I don't feel like writing today. I actually wrote yesterday, and lost what I had written. I clicked the wrong dern button of something, and "POOF" it was gone. Wish my fat, or bad attitude would go so easily.
Again I don't feel like writing today, I didn't do anything to make myself feel better, like meditate, or call my sponsor, so here I sit in my funk. Well I am going to write today. One of the women that I took a depression class (no they didn't teaach me how to be depressed, I do that quite well on my own), from said that creativity enhances some hormone that keeps me out of depression. So I am going to write, and then I'm going to paint my rocks, and then.....I think I might clean the kitchen. Yuck!!
And here I sit on a day when I don't feel like writing with my fingers on the keys not knowing what to write. I've sat plenty of times with my fingers wrapped around a pen doing the same thing.
I was thinking about what makes me feel good. Thoughts of my grandfather, and my grandmother fills me with love and complete acceptance. The safest place I ever sat was next to grandpa in his old Ford truck. It shook when he drove, and grandpa was a terrible driver. Not that I noticed, I just felt so safe with him. That man exuded pure love for his family. And I was "little girlie" an important part of his family. Grandpa gave that kind of smile when he saw me, like i was JUST the person he was waiting to see. He always had a big smile and hug for me. Grandma could give you the brush off, without meaning to, if she was busy or deep in thought, but not grandpa. I knew Grandma loved me when she did that, it was just her way, she was never mean, never said mean things, never hurt my feelings, I loved those two more than anything in the world. It's so funny when I was little and I was with them, I would miss my mother. I'd ache for Mom. Yet she did say mean things, and she could hurt me deeply. Maybe because I did love her so much and she was so deeply important to me.
My family famps at a place in the Shasta Trinity National Forrest, a place I've loved for 35 years. I was thinking about it yesterday and how I've always had a place like that to camp. I was raised camping in one single spot every year. It was called "Tuolumne" . Grandpa found it when he was a young man working on "Camp 8" in the gold country. He took Grandma there when he was courting her, in the early 1900's. They went there as a family every year there after. No showers, no public out houses, no running water, no state built tables, just trees and rushing water.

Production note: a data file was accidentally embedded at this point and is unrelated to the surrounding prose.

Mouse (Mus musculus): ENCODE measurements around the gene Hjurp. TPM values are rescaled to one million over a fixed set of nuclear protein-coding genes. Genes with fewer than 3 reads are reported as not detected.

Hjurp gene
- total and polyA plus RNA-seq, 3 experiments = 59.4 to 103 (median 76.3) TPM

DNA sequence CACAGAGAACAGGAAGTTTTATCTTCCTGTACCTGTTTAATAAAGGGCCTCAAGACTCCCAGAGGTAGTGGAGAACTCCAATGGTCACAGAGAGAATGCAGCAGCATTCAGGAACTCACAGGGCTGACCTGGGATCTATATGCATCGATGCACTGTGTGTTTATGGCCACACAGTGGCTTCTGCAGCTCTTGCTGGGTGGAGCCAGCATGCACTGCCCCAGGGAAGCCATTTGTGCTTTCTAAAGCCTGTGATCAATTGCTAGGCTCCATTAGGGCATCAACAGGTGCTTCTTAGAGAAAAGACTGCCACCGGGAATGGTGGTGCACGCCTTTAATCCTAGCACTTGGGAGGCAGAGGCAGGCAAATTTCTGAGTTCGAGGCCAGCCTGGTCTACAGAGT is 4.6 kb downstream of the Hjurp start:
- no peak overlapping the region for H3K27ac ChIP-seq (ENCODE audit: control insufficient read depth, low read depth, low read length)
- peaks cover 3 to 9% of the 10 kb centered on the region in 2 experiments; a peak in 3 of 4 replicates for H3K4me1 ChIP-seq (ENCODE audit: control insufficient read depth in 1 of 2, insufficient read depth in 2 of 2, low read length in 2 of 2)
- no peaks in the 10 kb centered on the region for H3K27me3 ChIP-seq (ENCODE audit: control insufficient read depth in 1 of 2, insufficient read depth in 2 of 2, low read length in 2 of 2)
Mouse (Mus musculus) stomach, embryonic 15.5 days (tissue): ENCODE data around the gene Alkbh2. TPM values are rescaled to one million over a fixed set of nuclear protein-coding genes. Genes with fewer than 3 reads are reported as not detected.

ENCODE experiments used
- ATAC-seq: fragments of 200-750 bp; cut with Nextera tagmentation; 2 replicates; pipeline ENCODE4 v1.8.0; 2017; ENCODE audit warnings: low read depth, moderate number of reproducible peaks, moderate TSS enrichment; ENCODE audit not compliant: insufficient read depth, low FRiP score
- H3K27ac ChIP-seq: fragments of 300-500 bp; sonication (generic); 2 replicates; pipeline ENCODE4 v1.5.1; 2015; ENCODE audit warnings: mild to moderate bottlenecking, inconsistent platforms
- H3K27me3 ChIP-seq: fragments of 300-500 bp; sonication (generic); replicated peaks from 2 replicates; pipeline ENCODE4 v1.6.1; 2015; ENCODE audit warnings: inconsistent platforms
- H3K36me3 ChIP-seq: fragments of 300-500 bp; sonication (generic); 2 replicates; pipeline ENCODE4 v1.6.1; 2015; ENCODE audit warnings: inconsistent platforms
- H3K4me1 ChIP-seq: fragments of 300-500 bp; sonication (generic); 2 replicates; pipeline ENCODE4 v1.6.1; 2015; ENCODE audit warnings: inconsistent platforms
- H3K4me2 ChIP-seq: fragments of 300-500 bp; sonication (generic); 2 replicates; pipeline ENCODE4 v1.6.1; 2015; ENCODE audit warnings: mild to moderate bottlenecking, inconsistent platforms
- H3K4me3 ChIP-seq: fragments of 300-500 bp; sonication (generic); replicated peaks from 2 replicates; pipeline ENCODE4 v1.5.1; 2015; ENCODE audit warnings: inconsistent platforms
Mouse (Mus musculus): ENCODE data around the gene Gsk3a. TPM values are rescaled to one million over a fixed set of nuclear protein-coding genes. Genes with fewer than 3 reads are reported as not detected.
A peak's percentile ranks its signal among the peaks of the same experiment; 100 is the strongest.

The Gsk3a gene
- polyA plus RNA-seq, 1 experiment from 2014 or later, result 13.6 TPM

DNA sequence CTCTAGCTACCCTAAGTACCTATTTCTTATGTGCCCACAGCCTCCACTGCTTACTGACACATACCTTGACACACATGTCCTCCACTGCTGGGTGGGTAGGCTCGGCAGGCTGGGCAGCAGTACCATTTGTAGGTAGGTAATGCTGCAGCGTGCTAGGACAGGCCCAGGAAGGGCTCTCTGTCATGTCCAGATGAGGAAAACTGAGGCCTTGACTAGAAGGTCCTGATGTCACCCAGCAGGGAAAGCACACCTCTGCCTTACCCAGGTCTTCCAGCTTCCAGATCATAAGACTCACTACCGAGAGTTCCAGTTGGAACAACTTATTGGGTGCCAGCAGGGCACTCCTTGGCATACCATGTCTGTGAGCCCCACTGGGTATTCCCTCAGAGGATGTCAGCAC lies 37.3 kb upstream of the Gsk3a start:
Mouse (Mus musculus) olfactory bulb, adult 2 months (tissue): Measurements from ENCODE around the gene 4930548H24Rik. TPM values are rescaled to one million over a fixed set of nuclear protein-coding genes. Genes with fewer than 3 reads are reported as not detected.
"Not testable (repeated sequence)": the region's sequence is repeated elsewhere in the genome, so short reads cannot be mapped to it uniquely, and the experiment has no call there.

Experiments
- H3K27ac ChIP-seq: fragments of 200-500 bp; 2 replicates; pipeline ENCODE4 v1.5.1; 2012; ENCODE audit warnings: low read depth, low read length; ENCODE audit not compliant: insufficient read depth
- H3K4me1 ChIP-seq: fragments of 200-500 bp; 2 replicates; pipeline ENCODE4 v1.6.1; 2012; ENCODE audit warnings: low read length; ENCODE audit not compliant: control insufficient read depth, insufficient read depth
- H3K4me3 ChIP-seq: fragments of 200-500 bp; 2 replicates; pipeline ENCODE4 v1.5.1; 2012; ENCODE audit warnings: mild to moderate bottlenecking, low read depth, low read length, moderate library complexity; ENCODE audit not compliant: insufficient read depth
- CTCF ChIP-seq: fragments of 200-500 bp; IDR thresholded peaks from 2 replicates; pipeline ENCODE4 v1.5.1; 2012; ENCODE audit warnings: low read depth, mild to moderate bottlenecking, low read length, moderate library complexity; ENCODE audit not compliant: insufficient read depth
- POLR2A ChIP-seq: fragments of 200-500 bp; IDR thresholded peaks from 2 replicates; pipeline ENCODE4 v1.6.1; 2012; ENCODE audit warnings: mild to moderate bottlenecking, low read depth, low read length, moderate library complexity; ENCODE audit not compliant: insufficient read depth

Grandpa became friends with the man who owned the property and that man set out a large area for Grandpa to build a campsite for only our family. Our camping gear was stored there every year so that way we weren't hauling sleeping bags and tents, stoves, tons of camping gear.
Grandpa built a table that came to rest at two narrow corners, against 2 large very tall sugar pines. From tree to tree he built shelves so that we had a place to put our dishes, pots and pans, spices. Coming up from the river in an are that was very cold and gooshy wet, Grandpa built a spirng house. The water was icy cold, it was for our butter, milk, watermelon. It saved constant trips up the horrible road to town for ice. And when the milk spoiled grandpa made "sour milk pancakes". I've never tasted anything as good ever again.
Beds were put down under trees, including the Grandparents, they had a big mattress and they slept together where they could see their granchildren, and we could all see stars. Grandpa slept in his nightshirt, something all of us teased him for all of us life.
My cousin Marilyn and I would run and play in the woods and at the creek, we took our dolls and made up games about the indians that we knew lived there long before we ever made our presence known. When tired of that we played "horse" running around like our top halves were us, and the bottom part of us was the horse. a sure way to get your horse to do what you wanted it to do. We ran and played hard, never caring about the dense heat or how tired we were. In the evening all of the kids played "kick the can", we'd kick a can as far as we could, count to 10 or a 100 while the other kids ran and hid, and then when you found someone that person would have to be "IT". And if you couldn't find anyone then after a time you could yell "Olee-olee-oxen-free". Did we make that up or did everyone say those magical words.
In the day time we went to a swimming hole, it had a raft, and was very very deep. At one end stood a tree with the iconish rope for swinging off of, and on the other side was the same necessary tree with a "Y" at the top, that was used for diving. Not by me, I was forever the chicken. Now I can pretend I'm not a chicken, now I'm too old. Some of the women would sit on the shady side, amongst the overhangs of trees, with their old cotton stockings rolled down to meet their squatty heels, and on old canvas chairs they'd crotchet. Mom sat with them sometimes, and my cousin Diane. Grandma and Aunt Jenny always wore dresses, with their pearls and their heels. And they hiked up and down the hills, to the swimming hole, across the old tree that bridged the river, in those heels. No chacos or tivas or expensive sport shoes for them. And I never saw them fall.